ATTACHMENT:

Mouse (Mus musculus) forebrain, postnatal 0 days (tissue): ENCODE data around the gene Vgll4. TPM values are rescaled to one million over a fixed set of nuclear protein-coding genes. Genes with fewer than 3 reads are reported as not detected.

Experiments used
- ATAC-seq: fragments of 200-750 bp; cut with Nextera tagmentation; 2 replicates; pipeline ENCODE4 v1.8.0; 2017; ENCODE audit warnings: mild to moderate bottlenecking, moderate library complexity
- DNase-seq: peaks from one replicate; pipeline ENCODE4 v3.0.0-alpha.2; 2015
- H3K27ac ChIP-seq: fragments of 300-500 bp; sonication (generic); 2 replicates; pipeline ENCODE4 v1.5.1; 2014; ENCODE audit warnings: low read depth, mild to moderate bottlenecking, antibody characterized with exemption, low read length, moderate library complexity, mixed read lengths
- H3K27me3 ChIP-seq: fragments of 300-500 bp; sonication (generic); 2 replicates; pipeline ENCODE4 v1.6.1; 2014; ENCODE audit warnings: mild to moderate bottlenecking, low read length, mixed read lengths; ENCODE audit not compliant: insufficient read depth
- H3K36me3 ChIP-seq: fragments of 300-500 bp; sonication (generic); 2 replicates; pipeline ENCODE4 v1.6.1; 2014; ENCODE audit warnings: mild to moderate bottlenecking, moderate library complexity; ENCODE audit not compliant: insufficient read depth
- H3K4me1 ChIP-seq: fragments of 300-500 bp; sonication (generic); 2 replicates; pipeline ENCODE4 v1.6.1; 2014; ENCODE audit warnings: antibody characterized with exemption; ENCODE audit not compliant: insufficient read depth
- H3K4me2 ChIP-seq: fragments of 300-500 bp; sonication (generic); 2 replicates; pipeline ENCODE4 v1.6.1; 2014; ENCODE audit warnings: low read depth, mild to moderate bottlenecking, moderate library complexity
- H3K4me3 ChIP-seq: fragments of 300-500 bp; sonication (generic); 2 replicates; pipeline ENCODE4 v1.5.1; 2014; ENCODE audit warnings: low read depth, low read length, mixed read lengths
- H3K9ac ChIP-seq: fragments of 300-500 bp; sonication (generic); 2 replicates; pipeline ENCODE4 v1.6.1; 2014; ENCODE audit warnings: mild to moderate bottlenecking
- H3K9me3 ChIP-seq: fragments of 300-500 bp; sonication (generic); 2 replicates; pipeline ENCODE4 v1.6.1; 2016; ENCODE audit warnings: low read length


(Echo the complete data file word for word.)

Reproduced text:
Mouse (Mus musculus) forebrain, postnatal 0 days (tissue): ENCODE data around the gene Vgll4. TPM values are rescaled to one million over a fixed set of nuclear protein-coding genes. Genes with fewer than 3 reads are reported as not detected.

Experiments used
- ATAC-seq: fragments of 200-750 bp; cut with Nextera tagmentation; 2 replicates; pipeline ENCODE4 v1.8.0; 2017; ENCODE audit warnings: mild to moderate bottlenecking, moderate library complexity
- DNase-seq: peaks from one replicate; pipeline ENCODE4 v3.0.0-alpha.2; 2015
- H3K27ac ChIP-seq: fragments of 300-500 bp; sonication (generic); 2 replicates; pipeline ENCODE4 v1.5.1; 2014; ENCODE audit warnings: low read depth, mild to moderate bottlenecking, antibody characterized with exemption, low read length, moderate library complexity, mixed read lengths
- H3K27me3 ChIP-seq: fragments of 300-500 bp; sonication (generic); 2 replicates; pipeline ENCODE4 v1.6.1; 2014; ENCODE audit warnings: mild to moderate bottlenecking, low read length, mixed read lengths; ENCODE audit not compliant: insufficient read depth
- H3K36me3 ChIP-seq: fragments of 300-500 bp; sonication (generic); 2 replicates; pipeline ENCODE4 v1.6.1; 2014; ENCODE audit warnings: mild to moderate bottlenecking, moderate library complexity; ENCODE audit not compliant: insufficient read depth
- H3K4me1 ChIP-seq: fragments of 300-500 bp; sonication (generic); 2 replicates; pipeline ENCODE4 v1.6.1; 2014; ENCODE audit warnings: antibody characterized with exemption; ENCODE audit not compliant: insufficient read depth
- H3K4me2 ChIP-seq: fragments of 300-500 bp; sonication (generic); 2 replicates; pipeline ENCODE4 v1.6.1; 2014; ENCODE audit warnings: low read depth, mild to moderate bottlenecking, moderate library complexity
- H3K4me3 ChIP-seq: fragments of 300-500 bp; sonication (generic); 2 replicates; pipeline ENCODE4 v1.5.1; 2014; ENCODE audit warnings: low read depth, low read length, mixed read lengths
- H3K9ac ChIP-seq: fragments of 300-500 bp; sonication (generic); 2 replicates; pipeline ENCODE4 v1.6.1; 2014; ENCODE audit warnings: mild to moderate bottlenecking
- H3K9me3 ChIP-seq: fragments of 300-500 bp; sonication (generic); 2 replicates; pipeline ENCODE4 v1.6.1; 2016; ENCODE audit warnings: low read length